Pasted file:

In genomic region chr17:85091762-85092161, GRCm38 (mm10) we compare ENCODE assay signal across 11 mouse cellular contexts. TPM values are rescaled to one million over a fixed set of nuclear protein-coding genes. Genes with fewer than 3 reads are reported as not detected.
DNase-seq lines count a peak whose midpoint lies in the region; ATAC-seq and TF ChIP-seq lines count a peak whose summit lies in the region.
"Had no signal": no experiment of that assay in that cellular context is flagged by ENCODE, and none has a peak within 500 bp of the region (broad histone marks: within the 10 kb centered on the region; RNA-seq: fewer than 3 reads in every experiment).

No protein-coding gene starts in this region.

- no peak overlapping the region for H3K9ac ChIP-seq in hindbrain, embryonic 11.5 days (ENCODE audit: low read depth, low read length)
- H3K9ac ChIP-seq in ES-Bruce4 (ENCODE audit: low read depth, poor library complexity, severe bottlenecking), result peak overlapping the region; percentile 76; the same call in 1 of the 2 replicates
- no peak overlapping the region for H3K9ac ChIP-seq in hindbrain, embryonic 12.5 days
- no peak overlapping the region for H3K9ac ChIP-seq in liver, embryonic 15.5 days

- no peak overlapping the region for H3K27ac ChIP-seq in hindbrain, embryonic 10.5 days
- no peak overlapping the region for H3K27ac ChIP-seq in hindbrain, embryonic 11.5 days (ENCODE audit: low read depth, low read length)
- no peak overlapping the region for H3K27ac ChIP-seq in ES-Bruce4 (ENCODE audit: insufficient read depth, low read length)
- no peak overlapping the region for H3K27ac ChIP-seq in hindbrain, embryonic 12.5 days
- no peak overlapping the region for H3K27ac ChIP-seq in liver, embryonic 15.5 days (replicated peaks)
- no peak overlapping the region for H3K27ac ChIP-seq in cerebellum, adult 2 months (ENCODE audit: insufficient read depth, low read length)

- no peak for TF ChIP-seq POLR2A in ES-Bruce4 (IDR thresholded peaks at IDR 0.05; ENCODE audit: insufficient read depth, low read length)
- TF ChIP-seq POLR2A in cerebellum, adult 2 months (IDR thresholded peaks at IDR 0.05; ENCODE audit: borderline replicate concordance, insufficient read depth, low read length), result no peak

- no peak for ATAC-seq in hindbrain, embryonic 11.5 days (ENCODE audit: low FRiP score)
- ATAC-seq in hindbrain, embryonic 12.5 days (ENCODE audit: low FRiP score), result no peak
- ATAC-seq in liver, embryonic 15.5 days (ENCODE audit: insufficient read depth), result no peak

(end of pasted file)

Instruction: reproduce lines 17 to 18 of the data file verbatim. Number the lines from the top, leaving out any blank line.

- no peak for ATAC-seq in hindbrain, embryonic 11.5 days (ENCODE audit: low FRiP score)
- ATAC-seq in hindbrain, embryonic 12.5 days (ENCODE audit: low FRiP score), result no peak